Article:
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Reading and the Reader: The Literary Agenda Paperback – 3 Oct 2013


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Product details

  • Paperback: 160 pages
  • Publisher: OUP Oxford; First Edition edition (3 Oct. 2013)
  • Language: English
  • ISBN-10: 0199683182
  • ISBN-13: 978-0199683185
  • Product Dimensions: 19.6 x 1 x 12.7 cm
  • Average Customer Review: 4.8 out of 5 stars  See all reviews (6 customer reviews)
  • Amazon Bestsellers Rank: 240,181 in Books (See Top 100 in Books)
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Review

This is not some dry work of academic lit crit. Rather, it is a heartfelt celebration of the value of reading. (PD Smith, the guardian)

About the Author

Philip Davis is editor of The Reader magazine and director of a Centre for Research into Reading (CRILS) at the University of Liverpool, as well as being a Professor of English literature. His publications include works on Shakespeare, Samuel Johnson, The Victorians, Bernard Malamud, as well as books on reading itself (The Experience of Reading; Real Voices: On Reading). He is committed to the relation to literature to the wider world and is a member of the The Reader Organization, an outreach charity which brings reading-aloud to shared-reading groups in a variety of settings from dementia wards to facilities for looked-after children, including libraries, drug rehabilitation centres, mental health drop-in clinics and prisons.

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2 of 2 people found the following review helpful By J.K. Currie VINE VOICE on 23 Jan. 2014
Format: Paperback Vine Customer Review of Free Product ( What's this? )
This book is the first of a series entitled The Literary Agenda. Its central thesis provides an argument for the importance of reading serious literature and its effects on the emotional intelligence of the reader. In short, to read and appreciate serious literature has major and positive benefits for the one who reads. By literature, the author means poetry, drama and fiction.

Not the least of the pleasures of reading this book is to enjoy the examples the author gives from, inter alia, Hardy, Shakespeare, Conrad, C Day Lewis, and his sensitive use of these authors' works to illustrate and explain his central points. The reading of literature, he argues, provides for the reader a `holding-ground' which is the establishment of a mental place for intellectual and emotional contemplation. Thus the reader can think about and experience alternative world views, ideas and emotions in a `place apart' from the reality of his own world.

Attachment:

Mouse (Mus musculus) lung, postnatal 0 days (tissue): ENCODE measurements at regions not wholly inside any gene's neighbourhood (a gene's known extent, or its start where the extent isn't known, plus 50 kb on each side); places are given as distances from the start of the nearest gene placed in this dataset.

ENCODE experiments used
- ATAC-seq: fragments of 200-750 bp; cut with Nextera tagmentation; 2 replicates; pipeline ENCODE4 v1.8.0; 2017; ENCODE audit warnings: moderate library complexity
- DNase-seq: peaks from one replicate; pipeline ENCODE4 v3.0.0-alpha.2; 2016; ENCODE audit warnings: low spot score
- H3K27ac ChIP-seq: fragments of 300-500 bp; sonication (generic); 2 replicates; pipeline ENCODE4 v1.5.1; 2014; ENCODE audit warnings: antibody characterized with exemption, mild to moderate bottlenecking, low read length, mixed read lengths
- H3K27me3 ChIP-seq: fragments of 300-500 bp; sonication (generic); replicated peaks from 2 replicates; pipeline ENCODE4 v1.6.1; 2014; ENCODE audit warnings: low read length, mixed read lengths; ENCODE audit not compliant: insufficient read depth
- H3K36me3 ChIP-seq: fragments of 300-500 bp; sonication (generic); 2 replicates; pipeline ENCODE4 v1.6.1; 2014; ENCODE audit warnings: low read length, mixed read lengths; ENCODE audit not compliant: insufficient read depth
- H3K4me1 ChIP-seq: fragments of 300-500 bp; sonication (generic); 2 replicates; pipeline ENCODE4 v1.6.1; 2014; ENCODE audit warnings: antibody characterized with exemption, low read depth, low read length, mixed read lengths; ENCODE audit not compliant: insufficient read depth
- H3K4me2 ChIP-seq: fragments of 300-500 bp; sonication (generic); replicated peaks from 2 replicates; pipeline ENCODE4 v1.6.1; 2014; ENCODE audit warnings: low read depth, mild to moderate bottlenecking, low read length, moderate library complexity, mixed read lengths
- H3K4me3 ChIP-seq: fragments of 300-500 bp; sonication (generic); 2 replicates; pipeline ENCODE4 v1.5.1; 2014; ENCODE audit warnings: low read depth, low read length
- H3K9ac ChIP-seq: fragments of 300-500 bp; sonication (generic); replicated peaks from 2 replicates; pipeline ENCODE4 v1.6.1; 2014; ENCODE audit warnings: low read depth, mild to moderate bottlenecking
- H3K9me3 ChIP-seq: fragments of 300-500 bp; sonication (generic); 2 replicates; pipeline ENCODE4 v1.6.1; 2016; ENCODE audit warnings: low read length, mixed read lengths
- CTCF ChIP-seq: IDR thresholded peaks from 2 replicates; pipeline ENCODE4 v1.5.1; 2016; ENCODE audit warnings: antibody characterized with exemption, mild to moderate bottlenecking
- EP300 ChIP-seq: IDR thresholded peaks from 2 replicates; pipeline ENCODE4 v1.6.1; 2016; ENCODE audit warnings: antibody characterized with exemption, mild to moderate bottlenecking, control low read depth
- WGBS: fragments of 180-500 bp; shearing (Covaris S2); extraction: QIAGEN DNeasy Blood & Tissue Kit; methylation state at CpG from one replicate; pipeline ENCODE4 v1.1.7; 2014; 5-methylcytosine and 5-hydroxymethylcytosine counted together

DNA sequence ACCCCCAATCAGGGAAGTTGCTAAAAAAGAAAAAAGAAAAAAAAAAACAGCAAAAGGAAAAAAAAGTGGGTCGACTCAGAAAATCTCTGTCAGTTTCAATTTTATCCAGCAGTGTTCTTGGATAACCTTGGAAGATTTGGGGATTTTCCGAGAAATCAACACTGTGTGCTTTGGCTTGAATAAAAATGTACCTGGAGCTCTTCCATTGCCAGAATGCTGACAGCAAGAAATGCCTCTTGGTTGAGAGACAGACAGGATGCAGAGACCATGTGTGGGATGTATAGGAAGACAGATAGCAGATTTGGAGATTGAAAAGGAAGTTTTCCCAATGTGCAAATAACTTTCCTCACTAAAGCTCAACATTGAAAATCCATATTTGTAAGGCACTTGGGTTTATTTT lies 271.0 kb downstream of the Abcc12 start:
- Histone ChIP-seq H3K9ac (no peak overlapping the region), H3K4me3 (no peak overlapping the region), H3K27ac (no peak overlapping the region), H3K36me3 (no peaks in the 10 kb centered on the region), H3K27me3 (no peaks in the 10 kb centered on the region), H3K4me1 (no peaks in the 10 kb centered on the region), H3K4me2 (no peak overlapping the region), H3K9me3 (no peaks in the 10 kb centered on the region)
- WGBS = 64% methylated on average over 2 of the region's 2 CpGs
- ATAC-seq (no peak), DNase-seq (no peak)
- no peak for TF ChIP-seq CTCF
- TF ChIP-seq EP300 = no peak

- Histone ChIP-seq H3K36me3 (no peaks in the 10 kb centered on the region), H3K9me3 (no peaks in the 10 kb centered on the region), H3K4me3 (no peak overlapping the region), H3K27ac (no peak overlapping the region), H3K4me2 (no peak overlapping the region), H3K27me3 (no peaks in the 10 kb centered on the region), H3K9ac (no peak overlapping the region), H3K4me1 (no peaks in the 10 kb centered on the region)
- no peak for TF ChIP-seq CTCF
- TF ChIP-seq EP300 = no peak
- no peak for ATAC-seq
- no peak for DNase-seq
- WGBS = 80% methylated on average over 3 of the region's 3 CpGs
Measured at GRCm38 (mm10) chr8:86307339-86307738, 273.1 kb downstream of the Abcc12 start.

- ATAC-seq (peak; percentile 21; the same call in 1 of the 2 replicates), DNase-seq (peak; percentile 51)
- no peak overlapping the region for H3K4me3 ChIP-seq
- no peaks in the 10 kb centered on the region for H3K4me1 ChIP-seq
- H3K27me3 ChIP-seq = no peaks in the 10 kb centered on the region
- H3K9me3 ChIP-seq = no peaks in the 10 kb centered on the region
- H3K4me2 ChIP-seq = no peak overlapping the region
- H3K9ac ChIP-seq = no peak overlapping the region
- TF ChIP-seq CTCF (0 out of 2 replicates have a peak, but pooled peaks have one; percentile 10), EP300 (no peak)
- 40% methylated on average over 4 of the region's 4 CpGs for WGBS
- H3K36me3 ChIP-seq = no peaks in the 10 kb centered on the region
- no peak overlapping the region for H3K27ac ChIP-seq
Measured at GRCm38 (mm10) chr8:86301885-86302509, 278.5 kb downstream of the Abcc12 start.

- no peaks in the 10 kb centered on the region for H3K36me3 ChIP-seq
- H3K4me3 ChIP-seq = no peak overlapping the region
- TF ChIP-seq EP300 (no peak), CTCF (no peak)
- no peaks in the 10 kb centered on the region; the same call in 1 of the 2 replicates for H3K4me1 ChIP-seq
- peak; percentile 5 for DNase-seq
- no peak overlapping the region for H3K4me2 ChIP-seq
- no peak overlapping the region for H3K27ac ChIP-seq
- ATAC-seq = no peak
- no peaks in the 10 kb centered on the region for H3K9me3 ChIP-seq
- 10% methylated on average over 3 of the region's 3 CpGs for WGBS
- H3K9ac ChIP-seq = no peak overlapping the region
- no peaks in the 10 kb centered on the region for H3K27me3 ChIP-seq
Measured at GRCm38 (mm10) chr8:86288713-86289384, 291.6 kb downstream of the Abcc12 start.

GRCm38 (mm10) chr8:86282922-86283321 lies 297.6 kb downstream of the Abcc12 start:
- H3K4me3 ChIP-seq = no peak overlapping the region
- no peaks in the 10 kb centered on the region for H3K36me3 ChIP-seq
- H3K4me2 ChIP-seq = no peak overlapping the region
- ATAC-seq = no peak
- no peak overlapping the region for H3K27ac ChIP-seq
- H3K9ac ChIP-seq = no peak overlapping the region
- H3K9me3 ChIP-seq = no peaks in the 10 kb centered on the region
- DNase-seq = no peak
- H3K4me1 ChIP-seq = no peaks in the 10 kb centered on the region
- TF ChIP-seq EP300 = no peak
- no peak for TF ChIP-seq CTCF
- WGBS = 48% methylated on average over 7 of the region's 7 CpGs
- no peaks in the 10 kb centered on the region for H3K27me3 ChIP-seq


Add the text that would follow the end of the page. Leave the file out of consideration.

It is no exaggeration that I have found this little book inspirational. While it is essential to read it from cover to cover to appreciate its full argument and message, I am convinced that I will read sentences, paragraphs, pages and sections over and over again for years to come to appreciate the subtlety of what the writer has to say. It is not by any means a quick nor an easy read, despite its brevity, but it is a pleasurable one, to be taken slowly and to be revisited.
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2 of 2 people found the following review helpful By San Diego surfer on 19 Feb. 2014
Format: Paperback Vine Customer Review of Free Product ( What's this? )
This book is not a quick read but one to ponder over. In a time when there is much less support for the arts and humanities (for example, in 2009 the government cut funding for the arts in favour of the sciences), this book provides a staunch defence of the importance of literature and reading. It is part of an Oxford University Press series, "The Literary Agenda", which is "a series of short polemical monographs about the importance of literature and of reading in the wider world and about the state of literary education inside schools and universities" (quote source: [...]). I think that reading is vitally important for personal development and literature has much to offer us in terms of different perspectives and views.

This is an excellent book and I will certainly be reading further publications in this series.
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Format: Paperback Vine Customer Review of Free Product ( What's this? )
This is a learned book, and not a quick afternoon read, so I haven't finished it yet.
Its one to read slowly and then to think about.

However it has a serious message, that the arts or humanity subjects are important and their value is in danger of being lost as we try to put a price on education. When students have to pay (and in the US increasingly huge amounts) for their education. They will ask questions like "What value to me is English Literature?". They may enjoy reading, but struggle to justify studying it from future earnings potential.

This book argues that it is by reading and studying literature that we become truly human. In reading we are confronted by our own humanity and values, and have to consider them deeply.

It is well argued, and has convinced this scientist so far.
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